How to make a garden shed concrete slab.
Here's a question from a reader about a garden shed concrete job.
"I need to put down a 3m x 3m x100mm slab for a garden shed. First off I have never done any concreting ever. I am handy with tools and car repair,but can you let me know how to set out and level for my slab.
Thanks for your time.
Doug" (Doug B from Brisbane Australia).
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Setting out, pegging out
|Garden shed concrete - Plan view of the proposed slab
OK lets get the preliminaries out of the way.
- If you have got a plan to work to it will give you the position of the shed in relation to two of your boundary lines, unless you are on a huge block and it gives you a position off the house or something else.
- We have a 1500 set back from both front and rear boundaries, so that's what I have drawn in my sketch above. Measuring off one fence line, and then the other I belt a steel peg in the ground 1500 plus say 50 for errors, to get the corner position closest to the corner of the boundaries.
- Then I add the others. For a job like this I just don't bothers using profiles like on my setting out page.
- Quite often I use big old screwdrivers for pegs, or short star pickets. If available I string my lines between Besser blocks.
- String lines between your pegs and scratch the ground under them with a pick or a mattock. You just need a mark on the ground to work to without the string in the way. I often use a bag of lime or old cement to mark out lick this for a backhoe.
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|Garden shed concrete - Sectional view of the form and slab.
- Remove the lines and the pegs and dig a shovel width trench around the marked perimeter about 100-150 deep, throwing the spoil outside.
- The reason for this trench is to make a reverse kerb into the ground.
- We want this thicker edge to stiffen up the slab where we will be putting in hold down bolts or other fixings.
- Also it stops runoff water scouring under the slab.
- Clean off any loose crap and the vegetable matter inside the area. Some people don't do this but it is just good practise on any job.
- If the site has a slope, say it falls 150 from corner to corner, you may want to level the area with clean fill sand, as sand is cheaper than concrete.
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Formwork for a guarded shed concrete slab
At this stage you can start fixing your formwork. Just about any sturdy timber will do, I have drawn in 150 x 50. I have also drawn in a bit of scrap that you may need to extend the depth of the form if the ground slopes I usually try to get hold off offcuts of 6mm cement sheet for this because it can be left in afterward without any problems.
|Garden shed concrete - Nailing the pegs
- Cut two of your timbers say 3200 and the other two to 3000 spot on.
- Nail them together in the trench and drag them into position, measuring to the fence lines and trimming the trench as needed.
- When it looks to be in fairly good position check the diagonals for being the same length. Push and pull as needed until it is right.
- Knock in a couple of wooden pegs on each side and check the sizes again.
- Get odds and ends of packers, bits of brick, cement sheet etc to hold the timber in a level position, using a 900 or 1200 long spirit level to check.
- If you have a straight edge to use with the level, so much the better.
- What you are aiming for is to get the top of the forms 100 higher than the natural ground level at it's highest point.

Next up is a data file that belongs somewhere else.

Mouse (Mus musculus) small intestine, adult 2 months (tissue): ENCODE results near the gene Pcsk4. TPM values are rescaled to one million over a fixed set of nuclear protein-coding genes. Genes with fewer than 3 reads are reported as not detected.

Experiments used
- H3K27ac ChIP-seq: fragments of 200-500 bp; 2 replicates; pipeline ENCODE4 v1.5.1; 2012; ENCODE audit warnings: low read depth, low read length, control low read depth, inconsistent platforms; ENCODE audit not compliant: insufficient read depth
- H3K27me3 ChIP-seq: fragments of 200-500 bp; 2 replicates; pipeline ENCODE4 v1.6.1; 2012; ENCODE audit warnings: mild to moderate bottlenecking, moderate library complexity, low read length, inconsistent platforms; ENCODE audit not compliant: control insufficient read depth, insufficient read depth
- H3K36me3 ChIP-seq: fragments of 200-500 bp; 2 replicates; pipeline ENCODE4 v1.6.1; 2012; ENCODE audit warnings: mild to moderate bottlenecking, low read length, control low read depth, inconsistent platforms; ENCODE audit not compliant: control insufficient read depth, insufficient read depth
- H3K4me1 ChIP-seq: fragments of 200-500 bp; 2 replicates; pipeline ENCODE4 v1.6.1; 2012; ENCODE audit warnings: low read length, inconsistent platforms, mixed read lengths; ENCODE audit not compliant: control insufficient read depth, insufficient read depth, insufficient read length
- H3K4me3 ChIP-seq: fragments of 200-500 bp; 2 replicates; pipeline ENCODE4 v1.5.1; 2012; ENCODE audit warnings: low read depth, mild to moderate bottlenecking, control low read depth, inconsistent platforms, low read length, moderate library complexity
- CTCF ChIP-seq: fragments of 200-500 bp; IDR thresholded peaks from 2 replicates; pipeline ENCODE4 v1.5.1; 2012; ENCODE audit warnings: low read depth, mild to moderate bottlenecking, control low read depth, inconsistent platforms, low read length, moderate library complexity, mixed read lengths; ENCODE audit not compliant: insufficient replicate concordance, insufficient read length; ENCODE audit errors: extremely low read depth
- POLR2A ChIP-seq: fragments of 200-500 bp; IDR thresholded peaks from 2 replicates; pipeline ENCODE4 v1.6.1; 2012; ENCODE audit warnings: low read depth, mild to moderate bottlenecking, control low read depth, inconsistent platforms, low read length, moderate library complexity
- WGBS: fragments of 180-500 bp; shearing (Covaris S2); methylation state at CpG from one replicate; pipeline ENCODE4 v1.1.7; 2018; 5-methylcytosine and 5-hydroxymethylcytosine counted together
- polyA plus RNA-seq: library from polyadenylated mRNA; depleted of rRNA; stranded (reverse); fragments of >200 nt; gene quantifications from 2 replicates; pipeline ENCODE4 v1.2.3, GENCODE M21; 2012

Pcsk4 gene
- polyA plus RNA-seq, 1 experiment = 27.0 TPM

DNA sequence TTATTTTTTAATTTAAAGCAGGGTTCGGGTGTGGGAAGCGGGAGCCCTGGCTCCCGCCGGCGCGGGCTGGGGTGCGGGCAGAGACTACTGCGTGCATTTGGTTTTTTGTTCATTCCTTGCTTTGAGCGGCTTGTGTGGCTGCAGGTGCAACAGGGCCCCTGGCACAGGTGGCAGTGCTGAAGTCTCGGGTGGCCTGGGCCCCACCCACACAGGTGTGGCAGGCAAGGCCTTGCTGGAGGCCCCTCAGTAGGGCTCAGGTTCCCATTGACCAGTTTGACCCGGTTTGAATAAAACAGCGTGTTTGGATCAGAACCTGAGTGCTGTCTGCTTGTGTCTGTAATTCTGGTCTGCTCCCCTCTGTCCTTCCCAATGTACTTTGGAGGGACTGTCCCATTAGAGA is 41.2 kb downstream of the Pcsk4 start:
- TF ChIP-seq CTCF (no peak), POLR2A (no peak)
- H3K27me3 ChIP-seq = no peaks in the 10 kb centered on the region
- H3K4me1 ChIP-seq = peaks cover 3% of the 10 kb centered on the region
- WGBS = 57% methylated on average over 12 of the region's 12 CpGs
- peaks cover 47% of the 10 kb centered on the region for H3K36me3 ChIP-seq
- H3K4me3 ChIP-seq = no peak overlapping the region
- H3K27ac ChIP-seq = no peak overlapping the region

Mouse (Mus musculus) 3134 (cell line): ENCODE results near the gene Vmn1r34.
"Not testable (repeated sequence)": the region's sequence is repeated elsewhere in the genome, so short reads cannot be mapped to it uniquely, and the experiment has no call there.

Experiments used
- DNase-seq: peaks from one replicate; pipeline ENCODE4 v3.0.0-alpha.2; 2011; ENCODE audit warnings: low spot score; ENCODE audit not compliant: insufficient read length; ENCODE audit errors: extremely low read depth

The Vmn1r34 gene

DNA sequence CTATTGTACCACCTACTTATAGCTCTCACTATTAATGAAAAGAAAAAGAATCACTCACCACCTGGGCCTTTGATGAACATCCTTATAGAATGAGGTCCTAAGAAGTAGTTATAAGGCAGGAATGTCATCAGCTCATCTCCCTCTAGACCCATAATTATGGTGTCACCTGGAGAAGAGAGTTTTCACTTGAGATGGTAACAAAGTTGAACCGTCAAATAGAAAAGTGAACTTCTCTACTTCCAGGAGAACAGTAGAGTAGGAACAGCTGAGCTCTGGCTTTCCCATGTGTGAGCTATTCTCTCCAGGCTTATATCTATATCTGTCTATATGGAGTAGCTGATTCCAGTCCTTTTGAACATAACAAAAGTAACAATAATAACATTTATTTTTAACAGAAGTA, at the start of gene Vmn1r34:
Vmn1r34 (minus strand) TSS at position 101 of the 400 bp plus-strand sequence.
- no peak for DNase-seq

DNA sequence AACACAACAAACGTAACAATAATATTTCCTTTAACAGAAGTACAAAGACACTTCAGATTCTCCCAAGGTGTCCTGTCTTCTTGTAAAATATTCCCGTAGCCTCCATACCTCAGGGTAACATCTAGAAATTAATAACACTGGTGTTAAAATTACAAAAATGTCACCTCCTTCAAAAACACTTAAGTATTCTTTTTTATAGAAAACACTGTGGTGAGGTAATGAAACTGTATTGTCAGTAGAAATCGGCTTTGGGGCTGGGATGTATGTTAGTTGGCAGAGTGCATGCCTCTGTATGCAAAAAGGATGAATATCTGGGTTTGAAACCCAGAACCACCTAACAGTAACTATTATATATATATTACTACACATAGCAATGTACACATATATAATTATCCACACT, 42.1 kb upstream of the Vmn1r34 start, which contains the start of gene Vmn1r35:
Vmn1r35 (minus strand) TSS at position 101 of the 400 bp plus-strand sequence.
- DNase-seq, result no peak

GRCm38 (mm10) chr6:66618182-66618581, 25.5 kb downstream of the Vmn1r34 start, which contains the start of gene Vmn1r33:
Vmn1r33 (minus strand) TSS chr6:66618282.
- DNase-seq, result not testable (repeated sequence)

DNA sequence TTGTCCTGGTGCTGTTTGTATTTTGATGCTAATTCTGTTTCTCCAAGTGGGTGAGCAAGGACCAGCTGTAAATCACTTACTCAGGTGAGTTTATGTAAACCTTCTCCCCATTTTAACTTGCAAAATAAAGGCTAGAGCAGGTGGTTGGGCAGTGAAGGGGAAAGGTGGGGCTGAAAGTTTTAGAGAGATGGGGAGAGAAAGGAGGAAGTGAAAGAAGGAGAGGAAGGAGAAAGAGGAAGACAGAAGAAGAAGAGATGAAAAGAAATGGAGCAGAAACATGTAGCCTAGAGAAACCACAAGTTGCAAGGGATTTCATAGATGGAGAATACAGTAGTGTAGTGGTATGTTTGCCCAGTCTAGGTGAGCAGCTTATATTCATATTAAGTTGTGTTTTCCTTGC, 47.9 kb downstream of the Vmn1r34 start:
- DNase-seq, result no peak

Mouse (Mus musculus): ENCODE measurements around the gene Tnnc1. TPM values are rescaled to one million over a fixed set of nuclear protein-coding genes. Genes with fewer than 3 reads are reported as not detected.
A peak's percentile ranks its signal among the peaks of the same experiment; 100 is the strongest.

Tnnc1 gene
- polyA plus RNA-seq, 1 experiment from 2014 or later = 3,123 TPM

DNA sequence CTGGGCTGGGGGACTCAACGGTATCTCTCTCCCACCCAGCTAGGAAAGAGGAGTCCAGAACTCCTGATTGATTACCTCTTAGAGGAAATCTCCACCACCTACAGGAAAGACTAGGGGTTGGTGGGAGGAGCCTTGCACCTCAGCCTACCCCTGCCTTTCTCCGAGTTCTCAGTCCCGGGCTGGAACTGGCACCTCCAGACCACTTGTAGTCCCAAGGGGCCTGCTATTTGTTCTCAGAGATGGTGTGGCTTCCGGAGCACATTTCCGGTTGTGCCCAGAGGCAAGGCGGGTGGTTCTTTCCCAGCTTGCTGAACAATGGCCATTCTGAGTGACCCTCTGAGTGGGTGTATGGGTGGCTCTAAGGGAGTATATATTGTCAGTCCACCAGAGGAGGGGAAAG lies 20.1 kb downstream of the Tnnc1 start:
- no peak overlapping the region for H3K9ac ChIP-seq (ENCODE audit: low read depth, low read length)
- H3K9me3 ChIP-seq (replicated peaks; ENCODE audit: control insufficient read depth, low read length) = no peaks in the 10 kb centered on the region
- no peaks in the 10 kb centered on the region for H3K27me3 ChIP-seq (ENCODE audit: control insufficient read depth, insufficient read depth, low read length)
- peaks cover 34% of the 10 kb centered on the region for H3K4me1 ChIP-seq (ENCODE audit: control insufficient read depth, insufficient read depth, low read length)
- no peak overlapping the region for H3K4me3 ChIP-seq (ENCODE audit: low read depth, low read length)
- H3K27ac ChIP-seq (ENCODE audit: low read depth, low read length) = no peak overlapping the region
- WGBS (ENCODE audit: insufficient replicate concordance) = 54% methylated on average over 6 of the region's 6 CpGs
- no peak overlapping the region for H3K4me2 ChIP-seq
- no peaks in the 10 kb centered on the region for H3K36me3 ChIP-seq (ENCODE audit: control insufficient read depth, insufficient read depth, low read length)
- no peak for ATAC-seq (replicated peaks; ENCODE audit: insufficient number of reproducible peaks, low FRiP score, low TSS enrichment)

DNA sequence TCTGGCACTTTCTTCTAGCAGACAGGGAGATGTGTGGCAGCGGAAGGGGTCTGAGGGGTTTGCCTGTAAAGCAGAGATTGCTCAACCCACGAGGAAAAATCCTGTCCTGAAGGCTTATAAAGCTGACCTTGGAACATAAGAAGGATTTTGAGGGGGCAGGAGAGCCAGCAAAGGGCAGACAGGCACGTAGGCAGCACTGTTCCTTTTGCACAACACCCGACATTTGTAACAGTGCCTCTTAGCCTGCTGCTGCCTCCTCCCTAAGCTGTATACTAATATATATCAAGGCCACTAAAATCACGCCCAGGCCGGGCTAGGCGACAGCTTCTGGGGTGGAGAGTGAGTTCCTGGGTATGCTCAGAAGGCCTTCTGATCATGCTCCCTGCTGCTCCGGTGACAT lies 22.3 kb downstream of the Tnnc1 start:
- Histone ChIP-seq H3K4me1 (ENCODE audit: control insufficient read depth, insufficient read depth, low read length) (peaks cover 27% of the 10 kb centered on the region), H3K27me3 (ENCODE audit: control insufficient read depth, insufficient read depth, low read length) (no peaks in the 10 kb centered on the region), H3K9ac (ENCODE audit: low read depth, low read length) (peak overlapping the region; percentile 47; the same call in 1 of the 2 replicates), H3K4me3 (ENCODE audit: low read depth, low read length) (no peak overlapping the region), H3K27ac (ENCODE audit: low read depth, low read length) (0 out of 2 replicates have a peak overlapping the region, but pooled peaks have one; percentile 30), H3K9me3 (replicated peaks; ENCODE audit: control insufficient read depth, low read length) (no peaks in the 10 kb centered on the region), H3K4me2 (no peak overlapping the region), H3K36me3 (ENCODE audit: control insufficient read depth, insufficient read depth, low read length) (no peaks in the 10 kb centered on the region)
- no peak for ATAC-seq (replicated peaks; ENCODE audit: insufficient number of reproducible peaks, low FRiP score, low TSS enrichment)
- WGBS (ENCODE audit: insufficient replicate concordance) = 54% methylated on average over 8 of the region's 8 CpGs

- You can now put in more pegs and nail them to the forms. Because I have a few good clamps I always hold the peg to the board with a clamp while I am nailing it, to stop it shacking everything to pieces.
- Another way is to get someone to hold a heavy sledge hammer against the form to keep it solid while you are nailing.
- Run around the edge of the forms with a shovel and put some soil or sand down the back of them, firming it up by pressing it in with your foot, to stiffen the forms up more.
- Place the reinforcing mesh, if none is specified, then think about doing it anyway.
A couple of points, if the garden shed concrete slab is to be used for something a little better than a simple storage shed (I know of a few that later got turned in home offices etc. with the addition of insulation, lining and A/C) then I'd say lift it a min 150 off the ground, add a vapour barrier and put in reinforcing mesh. Then takes photographs before the concrete is poured. You never know, it could help you out, if and when you decide to sell the place.
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Hold down bolts.
On my little sketch I have draw cast in hold down bolts. I always try to cast in the bolts on jobs like this. Using threaded rod cut to length with a hack saw and using standard nuts and washers there is no cheap,stronger or quicker way.
- Before the concrete is poured go around the forms and mark where the door is and the HD bolts will go.
- Then when the concrete is poured ( see my other concrete pages) and just starting to firm up you push in and jiggle the bolts a touch to compact the concrete around them.
- At the same time that you drop in the HD bolts run an edging tool to the concrete at the doorway.
After a couple of days strip and clean the form boards, back fill around the slab edges and clean up the area. Your garden shed concrete slab is finished.
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Fixing the shed
|Garden shed concrete - Wall sheeting overlaps the concrete.
- If you are building a steel shed yourself or if it is a kit, put something between the steel and the concrete to protect the steel.
- Some damp proof material or paint it with a bitumenised paint.
- Use a sturdy washer under the nut when bolting the bottom plate down.
- Make sure that the outside cladding runs down at least 25 past the concrete edge to weather it.